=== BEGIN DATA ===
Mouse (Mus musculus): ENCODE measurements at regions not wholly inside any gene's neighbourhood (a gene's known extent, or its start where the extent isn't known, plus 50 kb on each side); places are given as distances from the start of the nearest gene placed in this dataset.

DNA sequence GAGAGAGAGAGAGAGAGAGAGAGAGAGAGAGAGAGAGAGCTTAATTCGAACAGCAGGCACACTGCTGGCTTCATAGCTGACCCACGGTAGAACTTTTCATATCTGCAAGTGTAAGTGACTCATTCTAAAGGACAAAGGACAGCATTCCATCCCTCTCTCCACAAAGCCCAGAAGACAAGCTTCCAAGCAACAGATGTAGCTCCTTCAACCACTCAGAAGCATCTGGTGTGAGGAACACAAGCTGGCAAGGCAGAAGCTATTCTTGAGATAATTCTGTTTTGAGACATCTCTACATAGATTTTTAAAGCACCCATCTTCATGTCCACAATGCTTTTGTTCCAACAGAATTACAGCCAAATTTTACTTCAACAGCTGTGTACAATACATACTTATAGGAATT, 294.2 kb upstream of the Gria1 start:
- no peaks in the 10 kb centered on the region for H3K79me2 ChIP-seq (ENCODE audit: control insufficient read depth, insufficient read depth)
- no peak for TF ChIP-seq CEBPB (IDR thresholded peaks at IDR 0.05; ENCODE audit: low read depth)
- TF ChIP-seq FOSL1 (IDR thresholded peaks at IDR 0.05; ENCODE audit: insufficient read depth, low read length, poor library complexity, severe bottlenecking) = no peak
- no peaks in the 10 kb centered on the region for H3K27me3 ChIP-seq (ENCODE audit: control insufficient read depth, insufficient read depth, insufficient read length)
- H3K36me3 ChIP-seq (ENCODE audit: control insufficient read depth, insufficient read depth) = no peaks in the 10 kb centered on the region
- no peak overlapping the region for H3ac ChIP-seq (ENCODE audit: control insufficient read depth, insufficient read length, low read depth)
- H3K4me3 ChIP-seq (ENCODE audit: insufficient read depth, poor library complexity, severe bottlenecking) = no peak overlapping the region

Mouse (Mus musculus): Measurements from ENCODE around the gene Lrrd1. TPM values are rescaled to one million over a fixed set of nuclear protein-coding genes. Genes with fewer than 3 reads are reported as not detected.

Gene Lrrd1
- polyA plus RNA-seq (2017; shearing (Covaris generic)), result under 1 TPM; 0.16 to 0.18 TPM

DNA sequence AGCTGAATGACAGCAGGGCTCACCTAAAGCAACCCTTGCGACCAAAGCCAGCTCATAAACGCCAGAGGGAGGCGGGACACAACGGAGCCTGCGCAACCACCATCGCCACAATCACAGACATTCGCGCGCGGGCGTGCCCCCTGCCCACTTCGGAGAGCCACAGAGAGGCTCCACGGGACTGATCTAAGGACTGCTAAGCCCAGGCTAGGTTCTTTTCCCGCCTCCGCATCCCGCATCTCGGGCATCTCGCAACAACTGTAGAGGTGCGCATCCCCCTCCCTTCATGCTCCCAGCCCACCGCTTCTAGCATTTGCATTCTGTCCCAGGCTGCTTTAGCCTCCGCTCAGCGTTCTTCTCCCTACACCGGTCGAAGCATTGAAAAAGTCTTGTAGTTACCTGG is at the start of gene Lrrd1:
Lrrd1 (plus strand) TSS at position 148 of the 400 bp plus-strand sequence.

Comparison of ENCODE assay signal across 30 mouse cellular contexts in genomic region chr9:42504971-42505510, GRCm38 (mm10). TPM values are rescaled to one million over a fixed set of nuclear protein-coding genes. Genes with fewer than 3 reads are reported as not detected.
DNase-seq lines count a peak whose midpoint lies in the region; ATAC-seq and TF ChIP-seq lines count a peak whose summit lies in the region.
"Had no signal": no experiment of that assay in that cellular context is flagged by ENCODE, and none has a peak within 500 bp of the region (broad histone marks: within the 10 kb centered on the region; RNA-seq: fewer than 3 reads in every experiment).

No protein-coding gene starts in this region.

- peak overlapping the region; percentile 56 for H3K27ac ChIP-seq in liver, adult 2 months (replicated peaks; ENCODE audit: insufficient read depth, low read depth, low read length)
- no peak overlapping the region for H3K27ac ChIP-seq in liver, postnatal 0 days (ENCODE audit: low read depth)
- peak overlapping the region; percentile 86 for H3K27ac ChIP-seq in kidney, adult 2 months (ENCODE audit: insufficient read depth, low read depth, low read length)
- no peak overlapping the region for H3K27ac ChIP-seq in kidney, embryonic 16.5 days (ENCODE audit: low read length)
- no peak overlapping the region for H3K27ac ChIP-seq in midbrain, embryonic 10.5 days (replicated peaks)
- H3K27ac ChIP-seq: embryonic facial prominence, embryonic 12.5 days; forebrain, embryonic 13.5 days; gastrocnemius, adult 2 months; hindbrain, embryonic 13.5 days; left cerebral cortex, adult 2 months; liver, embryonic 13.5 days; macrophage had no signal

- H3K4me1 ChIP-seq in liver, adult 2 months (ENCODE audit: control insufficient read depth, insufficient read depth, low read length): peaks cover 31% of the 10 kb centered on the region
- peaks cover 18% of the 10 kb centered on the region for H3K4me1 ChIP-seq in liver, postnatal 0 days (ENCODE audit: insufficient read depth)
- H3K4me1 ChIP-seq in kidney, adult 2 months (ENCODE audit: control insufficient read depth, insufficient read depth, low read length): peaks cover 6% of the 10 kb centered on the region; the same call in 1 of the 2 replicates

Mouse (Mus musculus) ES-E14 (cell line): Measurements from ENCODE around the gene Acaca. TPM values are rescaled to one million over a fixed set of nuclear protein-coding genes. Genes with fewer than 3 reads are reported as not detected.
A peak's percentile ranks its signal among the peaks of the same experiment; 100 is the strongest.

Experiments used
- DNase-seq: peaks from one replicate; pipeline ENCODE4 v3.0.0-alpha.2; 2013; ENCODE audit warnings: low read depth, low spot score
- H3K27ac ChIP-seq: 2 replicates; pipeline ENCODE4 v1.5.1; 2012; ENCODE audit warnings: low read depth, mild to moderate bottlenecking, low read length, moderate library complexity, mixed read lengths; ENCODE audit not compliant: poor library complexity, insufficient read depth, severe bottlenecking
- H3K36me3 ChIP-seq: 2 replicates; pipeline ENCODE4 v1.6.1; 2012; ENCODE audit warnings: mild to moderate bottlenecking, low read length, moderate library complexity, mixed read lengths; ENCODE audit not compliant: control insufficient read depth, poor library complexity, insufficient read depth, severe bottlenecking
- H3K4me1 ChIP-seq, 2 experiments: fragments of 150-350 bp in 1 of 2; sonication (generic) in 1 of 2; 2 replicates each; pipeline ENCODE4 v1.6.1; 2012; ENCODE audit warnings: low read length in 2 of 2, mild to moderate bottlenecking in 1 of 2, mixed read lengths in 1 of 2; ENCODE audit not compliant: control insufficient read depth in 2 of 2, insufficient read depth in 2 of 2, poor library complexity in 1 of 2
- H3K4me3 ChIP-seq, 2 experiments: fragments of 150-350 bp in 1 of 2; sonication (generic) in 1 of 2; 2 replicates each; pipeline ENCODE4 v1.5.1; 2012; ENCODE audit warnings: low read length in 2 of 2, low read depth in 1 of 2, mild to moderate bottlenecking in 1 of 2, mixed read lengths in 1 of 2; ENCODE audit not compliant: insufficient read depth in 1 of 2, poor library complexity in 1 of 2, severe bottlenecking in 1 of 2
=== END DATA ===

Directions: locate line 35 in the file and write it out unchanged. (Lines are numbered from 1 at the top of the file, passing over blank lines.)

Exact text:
- H3K4me3 ChIP-seq, 2 experiments: fragments of 150-350 bp in 1 of 2; sonication (generic) in 1 of 2; 2 replicates each; pipeline ENCODE4 v1.5.1; 2012; ENCODE audit warnings: low read length in 2 of 2, low read depth in 1 of 2, mild to moderate bottlenecking in 1 of 2, mixed read lengths in 1 of 2; ENCODE audit not compliant: insufficient read depth in 1 of 2, poor library complexity in 1 of 2, severe bottlenecking in 1 of 2